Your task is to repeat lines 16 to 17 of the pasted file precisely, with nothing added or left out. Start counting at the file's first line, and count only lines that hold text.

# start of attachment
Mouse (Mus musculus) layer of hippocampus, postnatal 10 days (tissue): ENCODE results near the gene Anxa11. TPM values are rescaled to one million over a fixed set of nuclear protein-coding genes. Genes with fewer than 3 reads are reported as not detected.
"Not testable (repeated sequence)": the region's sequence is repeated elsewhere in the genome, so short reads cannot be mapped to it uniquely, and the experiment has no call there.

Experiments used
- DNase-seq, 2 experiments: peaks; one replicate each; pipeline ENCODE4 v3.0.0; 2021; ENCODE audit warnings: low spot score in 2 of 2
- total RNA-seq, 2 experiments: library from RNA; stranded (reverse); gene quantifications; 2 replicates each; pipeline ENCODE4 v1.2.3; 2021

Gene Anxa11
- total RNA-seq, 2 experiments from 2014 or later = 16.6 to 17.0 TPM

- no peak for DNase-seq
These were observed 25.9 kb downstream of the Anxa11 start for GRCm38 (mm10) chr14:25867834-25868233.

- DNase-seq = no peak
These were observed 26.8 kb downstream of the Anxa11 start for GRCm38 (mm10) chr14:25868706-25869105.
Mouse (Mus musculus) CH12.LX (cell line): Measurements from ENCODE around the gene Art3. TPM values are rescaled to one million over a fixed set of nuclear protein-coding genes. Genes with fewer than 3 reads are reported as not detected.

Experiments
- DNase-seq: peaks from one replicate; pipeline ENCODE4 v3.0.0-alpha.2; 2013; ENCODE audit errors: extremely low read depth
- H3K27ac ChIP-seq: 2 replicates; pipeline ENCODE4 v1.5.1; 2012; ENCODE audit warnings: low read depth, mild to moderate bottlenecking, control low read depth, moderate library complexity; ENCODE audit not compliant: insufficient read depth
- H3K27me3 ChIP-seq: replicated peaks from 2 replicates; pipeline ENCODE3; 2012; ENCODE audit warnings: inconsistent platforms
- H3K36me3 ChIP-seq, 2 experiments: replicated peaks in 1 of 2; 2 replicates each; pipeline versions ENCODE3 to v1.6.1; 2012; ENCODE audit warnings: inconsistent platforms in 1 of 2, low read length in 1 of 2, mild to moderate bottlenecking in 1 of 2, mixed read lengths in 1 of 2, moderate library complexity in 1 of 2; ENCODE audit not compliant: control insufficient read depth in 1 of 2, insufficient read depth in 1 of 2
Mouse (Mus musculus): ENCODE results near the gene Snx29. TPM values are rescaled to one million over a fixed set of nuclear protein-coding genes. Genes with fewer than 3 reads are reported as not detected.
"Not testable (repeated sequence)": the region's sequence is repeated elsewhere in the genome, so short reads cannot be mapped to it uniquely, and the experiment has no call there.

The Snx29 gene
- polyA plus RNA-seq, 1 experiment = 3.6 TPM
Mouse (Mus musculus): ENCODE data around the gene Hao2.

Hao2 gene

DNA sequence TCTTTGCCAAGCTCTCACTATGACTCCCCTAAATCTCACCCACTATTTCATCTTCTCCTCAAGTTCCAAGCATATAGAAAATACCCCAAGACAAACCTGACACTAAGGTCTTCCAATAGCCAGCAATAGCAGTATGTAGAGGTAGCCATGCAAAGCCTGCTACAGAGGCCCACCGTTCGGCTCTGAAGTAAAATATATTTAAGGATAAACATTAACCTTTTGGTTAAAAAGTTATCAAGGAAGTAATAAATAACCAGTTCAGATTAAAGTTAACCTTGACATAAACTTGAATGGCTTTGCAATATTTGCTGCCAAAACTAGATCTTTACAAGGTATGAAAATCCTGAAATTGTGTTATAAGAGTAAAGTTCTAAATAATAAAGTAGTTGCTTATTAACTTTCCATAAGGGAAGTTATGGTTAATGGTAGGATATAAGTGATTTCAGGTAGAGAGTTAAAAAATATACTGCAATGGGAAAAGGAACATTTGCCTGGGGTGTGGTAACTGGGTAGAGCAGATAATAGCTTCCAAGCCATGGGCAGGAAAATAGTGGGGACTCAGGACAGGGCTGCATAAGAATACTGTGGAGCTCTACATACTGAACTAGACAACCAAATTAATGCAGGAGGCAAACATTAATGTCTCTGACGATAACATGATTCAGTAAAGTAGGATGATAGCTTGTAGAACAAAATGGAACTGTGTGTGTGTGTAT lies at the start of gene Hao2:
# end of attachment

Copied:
- H3K27me3 ChIP-seq: replicated peaks from 2 replicates; pipeline ENCODE3; 2012; ENCODE audit warnings: inconsistent platforms
- H3K36me3 ChIP-seq, 2 experiments: replicated peaks in 1 of 2; 2 replicates each; pipeline versions ENCODE3 to v1.6.1; 2012; ENCODE audit warnings: inconsistent platforms in 1 of 2, low read length in 1 of 2, mild to moderate bottlenecking in 1 of 2, mixed read lengths in 1 of 2, moderate library complexity in 1 of 2; ENCODE audit not compliant: control insufficient read depth in 1 of 2, insufficient read depth in 1 of 2